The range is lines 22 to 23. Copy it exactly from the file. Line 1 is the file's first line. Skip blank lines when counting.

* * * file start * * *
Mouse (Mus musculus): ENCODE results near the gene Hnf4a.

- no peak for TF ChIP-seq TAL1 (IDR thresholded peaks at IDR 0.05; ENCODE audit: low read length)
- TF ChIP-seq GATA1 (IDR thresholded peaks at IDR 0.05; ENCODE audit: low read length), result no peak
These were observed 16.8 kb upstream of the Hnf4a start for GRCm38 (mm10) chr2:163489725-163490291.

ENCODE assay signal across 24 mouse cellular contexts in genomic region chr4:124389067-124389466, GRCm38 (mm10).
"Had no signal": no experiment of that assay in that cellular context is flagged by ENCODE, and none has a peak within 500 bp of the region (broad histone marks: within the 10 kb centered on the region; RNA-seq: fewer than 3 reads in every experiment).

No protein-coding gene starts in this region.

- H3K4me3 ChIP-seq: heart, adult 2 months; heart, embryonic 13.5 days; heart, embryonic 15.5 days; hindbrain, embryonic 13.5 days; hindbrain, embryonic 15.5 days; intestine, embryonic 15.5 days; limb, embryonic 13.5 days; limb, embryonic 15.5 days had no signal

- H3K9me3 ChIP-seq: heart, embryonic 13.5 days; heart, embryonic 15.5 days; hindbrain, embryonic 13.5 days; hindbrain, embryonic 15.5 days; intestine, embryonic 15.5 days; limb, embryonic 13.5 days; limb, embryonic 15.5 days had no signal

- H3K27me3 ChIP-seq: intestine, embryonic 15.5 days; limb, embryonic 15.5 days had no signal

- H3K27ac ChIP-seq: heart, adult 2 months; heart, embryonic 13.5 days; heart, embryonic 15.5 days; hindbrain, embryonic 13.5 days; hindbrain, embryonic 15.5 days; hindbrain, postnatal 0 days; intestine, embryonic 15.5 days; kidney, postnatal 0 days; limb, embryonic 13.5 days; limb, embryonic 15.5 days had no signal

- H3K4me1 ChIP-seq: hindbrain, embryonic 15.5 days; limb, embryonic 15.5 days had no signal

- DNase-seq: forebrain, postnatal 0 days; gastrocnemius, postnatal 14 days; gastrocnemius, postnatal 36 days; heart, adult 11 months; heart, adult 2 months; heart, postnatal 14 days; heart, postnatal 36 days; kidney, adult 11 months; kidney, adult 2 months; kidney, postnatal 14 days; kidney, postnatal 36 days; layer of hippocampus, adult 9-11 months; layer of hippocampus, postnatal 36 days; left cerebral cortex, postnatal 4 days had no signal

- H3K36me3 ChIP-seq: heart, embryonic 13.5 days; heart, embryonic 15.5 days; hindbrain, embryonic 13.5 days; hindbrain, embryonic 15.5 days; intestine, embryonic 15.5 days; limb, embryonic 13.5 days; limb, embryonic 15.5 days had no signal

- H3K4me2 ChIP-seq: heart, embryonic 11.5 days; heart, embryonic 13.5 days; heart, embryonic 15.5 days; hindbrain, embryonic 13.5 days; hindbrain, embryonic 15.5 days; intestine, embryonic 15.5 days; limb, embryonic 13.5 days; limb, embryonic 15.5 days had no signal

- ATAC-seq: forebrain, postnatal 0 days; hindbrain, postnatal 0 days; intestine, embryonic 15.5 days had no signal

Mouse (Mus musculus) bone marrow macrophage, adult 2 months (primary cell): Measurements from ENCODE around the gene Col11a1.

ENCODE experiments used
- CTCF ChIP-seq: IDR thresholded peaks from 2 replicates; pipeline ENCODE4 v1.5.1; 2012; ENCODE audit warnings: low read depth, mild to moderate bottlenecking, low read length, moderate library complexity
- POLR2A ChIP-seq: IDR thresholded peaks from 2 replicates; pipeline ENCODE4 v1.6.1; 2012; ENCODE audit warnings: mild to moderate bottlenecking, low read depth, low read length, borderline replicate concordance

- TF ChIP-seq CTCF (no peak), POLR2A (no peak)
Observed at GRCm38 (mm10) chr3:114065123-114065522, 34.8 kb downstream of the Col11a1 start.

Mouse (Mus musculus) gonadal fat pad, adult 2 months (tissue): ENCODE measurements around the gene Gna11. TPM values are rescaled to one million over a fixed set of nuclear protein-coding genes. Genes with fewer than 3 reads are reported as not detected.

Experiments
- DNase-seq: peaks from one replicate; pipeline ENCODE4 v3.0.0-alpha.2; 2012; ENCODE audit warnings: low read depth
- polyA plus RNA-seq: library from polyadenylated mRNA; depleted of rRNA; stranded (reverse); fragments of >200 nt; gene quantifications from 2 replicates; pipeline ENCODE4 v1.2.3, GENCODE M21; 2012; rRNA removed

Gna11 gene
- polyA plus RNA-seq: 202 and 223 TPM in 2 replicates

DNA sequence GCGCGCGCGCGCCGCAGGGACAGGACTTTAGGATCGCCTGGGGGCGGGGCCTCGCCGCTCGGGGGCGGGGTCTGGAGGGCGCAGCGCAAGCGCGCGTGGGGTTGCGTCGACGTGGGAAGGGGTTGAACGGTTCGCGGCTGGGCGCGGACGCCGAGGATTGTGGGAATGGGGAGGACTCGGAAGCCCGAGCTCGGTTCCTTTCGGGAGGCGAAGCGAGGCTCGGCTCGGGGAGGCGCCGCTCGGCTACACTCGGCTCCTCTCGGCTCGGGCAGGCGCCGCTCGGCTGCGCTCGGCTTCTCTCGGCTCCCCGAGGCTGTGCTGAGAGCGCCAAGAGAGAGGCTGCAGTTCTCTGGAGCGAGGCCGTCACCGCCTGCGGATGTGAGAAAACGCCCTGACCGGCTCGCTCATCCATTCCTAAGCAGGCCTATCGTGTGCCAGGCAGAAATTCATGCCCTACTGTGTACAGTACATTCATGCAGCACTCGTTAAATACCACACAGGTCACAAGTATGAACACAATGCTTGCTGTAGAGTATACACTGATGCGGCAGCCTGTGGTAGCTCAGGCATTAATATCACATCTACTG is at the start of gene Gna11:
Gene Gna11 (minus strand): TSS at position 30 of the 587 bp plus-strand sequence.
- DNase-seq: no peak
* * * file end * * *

Observed at GRCm38 (mm10) chr3:114065123-114065522, 34.8 kb downstream of the Col11a1 start.

Mouse (Mus musculus) gonadal fat pad, adult 2 months (tissue): ENCODE measurements around the gene Gna11. TPM values are rescaled to one million over a fixed set of nuclear protein-coding genes. Genes with fewer than 3 reads are reported as not detected.